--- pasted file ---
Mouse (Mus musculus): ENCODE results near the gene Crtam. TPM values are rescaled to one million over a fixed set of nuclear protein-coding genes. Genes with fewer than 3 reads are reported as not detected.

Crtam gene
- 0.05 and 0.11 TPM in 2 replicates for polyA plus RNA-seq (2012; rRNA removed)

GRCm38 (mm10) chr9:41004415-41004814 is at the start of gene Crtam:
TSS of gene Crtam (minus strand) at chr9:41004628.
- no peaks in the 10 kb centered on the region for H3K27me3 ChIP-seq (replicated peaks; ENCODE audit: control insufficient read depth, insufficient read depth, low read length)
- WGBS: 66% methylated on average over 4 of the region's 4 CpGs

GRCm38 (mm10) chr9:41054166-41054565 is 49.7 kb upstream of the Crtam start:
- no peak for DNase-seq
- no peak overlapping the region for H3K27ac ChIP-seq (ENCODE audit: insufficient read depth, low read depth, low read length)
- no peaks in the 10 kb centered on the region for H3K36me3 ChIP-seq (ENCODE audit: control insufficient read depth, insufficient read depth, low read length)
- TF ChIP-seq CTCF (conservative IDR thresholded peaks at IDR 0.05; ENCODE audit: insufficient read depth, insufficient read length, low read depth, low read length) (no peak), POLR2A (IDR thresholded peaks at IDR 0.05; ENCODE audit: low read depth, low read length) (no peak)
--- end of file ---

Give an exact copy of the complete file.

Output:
Mouse (Mus musculus): ENCODE results near the gene Crtam. TPM values are rescaled to one million over a fixed set of nuclear protein-coding genes. Genes with fewer than 3 reads are reported as not detected.

Crtam gene
- 0.05 and 0.11 TPM in 2 replicates for polyA plus RNA-seq (2012; rRNA removed)

GRCm38 (mm10) chr9:41004415-41004814 is at the start of gene Crtam:
TSS of gene Crtam (minus strand) at chr9:41004628.
- no peaks in the 10 kb centered on the region for H3K27me3 ChIP-seq (replicated peaks; ENCODE audit: control insufficient read depth, insufficient read depth, low read length)
- WGBS: 66% methylated on average over 4 of the region's 4 CpGs

GRCm38 (mm10) chr9:41054166-41054565 is 49.7 kb upstream of the Crtam start:
- no peak for DNase-seq
- no peak overlapping the region for H3K27ac ChIP-seq (ENCODE audit: insufficient read depth, low read depth, low read length)
- no peaks in the 10 kb centered on the region for H3K36me3 ChIP-seq (ENCODE audit: control insufficient read depth, insufficient read depth, low read length)
- TF ChIP-seq CTCF (conservative IDR thresholded peaks at IDR 0.05; ENCODE audit: insufficient read depth, insufficient read length, low read depth, low read length) (no peak), POLR2A (IDR thresholded peaks at IDR 0.05; ENCODE audit: low read depth, low read length) (no peak)